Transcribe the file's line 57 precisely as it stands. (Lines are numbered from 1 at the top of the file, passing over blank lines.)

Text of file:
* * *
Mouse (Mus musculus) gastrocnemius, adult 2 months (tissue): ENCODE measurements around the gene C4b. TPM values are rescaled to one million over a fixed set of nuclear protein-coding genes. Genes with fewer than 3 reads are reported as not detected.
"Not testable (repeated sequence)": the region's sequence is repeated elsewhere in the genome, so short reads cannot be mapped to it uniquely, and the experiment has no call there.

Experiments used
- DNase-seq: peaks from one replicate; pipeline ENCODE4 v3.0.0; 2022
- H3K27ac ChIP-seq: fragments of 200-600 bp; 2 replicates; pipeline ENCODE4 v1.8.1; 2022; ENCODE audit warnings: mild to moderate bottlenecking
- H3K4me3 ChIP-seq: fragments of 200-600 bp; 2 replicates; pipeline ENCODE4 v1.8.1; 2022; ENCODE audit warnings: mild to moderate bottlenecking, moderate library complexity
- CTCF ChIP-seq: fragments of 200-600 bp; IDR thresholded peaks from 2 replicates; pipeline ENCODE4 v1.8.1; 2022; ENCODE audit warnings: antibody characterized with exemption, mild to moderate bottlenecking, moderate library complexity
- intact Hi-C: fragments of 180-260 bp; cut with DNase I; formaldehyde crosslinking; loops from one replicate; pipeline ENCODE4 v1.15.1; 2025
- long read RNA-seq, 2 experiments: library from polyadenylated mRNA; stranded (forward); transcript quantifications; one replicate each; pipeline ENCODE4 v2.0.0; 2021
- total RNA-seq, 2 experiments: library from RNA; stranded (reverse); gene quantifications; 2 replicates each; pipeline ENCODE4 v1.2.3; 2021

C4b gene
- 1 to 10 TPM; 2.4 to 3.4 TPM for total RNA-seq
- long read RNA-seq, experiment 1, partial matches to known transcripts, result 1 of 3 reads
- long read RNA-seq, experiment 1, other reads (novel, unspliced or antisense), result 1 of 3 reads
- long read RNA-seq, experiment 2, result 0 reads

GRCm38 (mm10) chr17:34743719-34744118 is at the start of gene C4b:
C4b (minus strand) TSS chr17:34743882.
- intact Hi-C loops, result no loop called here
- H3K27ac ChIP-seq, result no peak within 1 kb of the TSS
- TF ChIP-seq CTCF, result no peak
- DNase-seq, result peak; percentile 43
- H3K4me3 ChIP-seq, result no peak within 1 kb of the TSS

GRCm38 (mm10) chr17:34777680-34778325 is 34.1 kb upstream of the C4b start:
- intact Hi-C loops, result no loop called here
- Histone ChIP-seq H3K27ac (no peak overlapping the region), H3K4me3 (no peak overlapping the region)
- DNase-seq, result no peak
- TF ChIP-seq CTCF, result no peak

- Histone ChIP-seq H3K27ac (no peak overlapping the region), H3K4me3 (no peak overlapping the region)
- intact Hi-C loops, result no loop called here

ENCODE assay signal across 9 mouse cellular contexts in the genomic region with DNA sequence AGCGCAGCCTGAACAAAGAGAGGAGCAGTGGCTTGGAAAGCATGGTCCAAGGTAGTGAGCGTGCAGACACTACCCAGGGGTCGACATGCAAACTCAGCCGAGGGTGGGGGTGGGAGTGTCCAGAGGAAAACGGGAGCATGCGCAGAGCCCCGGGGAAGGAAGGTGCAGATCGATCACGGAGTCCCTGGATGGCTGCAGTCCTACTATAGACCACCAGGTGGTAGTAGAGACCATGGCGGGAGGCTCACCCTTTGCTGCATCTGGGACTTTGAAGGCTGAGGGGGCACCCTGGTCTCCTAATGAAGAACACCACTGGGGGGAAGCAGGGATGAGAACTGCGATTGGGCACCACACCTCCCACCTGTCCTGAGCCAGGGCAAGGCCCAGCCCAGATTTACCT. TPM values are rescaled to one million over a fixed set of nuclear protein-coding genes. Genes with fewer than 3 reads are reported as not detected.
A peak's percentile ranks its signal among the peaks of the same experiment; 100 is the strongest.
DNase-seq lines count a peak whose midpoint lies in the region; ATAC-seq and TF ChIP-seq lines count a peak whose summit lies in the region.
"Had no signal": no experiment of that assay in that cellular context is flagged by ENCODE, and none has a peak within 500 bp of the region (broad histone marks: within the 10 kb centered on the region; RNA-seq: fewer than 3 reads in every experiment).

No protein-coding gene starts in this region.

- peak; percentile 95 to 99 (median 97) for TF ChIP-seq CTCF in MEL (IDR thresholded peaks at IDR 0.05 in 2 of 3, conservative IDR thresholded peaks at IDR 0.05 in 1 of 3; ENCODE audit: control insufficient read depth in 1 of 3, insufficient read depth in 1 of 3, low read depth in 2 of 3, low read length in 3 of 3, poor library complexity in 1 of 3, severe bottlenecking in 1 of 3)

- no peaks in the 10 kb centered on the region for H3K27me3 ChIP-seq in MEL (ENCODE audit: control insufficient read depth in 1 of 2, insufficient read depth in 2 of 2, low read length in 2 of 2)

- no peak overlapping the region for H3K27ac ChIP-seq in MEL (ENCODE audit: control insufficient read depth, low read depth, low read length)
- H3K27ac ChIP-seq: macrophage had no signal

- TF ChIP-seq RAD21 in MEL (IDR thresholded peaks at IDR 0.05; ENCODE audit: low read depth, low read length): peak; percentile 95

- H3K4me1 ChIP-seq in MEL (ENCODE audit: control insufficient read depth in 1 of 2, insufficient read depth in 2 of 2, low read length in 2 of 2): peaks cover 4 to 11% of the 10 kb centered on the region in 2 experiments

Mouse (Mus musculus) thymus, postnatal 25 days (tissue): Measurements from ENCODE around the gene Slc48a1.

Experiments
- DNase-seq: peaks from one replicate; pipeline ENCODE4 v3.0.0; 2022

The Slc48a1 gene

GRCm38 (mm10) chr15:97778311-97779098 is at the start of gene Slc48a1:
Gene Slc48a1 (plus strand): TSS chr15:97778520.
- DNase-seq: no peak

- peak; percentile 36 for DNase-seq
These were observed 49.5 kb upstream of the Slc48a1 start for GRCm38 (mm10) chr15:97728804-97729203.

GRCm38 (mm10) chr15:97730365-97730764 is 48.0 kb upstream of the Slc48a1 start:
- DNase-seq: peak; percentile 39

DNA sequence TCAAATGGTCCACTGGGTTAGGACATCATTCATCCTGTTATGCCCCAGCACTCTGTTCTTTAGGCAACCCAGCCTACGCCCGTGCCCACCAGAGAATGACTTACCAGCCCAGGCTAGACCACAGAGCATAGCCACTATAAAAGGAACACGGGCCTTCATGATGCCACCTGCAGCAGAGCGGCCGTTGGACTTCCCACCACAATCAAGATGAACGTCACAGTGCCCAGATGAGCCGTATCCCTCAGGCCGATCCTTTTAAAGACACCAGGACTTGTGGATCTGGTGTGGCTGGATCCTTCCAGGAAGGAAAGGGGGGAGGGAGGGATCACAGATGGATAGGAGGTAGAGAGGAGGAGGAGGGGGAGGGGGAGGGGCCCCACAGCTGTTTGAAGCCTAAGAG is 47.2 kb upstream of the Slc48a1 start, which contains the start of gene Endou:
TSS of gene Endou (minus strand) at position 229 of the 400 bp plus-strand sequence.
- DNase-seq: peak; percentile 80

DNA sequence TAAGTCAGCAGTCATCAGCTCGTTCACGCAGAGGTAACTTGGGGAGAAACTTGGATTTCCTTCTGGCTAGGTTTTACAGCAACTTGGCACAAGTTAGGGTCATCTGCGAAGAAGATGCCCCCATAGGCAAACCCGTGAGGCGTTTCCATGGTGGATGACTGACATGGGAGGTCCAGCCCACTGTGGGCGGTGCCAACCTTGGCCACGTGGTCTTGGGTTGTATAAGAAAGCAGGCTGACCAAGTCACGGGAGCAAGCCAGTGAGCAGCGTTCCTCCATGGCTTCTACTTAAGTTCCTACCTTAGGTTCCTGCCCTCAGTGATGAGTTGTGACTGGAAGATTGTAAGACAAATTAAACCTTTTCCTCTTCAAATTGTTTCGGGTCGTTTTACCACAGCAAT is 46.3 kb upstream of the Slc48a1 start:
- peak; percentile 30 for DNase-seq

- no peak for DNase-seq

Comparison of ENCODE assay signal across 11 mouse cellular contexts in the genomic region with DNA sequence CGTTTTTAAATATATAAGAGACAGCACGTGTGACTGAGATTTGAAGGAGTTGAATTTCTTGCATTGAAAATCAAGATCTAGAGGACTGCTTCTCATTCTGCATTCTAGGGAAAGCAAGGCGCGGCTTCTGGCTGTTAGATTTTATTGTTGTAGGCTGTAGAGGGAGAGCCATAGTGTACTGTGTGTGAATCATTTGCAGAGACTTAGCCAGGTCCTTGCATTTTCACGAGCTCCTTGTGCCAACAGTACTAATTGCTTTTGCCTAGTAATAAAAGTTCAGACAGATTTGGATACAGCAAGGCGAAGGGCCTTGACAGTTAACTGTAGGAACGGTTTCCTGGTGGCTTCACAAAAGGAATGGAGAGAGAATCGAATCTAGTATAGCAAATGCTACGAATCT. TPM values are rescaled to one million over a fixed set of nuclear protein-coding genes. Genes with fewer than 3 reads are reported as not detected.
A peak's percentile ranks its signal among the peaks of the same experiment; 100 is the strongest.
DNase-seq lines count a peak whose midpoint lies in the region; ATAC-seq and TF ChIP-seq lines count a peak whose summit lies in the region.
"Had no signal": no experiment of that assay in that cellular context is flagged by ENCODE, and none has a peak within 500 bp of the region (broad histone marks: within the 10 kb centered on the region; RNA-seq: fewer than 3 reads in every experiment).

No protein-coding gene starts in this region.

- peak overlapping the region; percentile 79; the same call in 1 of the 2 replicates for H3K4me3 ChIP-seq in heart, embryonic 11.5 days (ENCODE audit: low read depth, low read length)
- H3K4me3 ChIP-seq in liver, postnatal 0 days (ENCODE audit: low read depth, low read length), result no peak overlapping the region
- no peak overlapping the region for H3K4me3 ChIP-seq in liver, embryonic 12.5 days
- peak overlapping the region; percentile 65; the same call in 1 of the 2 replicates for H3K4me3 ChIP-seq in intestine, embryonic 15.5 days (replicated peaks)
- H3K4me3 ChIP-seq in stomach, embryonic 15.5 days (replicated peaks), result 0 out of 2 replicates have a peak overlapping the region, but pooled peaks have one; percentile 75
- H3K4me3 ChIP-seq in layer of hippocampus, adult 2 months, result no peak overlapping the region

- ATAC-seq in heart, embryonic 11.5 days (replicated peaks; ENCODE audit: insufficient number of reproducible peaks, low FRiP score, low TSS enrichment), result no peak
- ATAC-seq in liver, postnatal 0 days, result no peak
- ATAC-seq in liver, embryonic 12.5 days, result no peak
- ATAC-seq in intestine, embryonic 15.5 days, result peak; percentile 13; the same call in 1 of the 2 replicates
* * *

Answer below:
- no peak for DNase-seq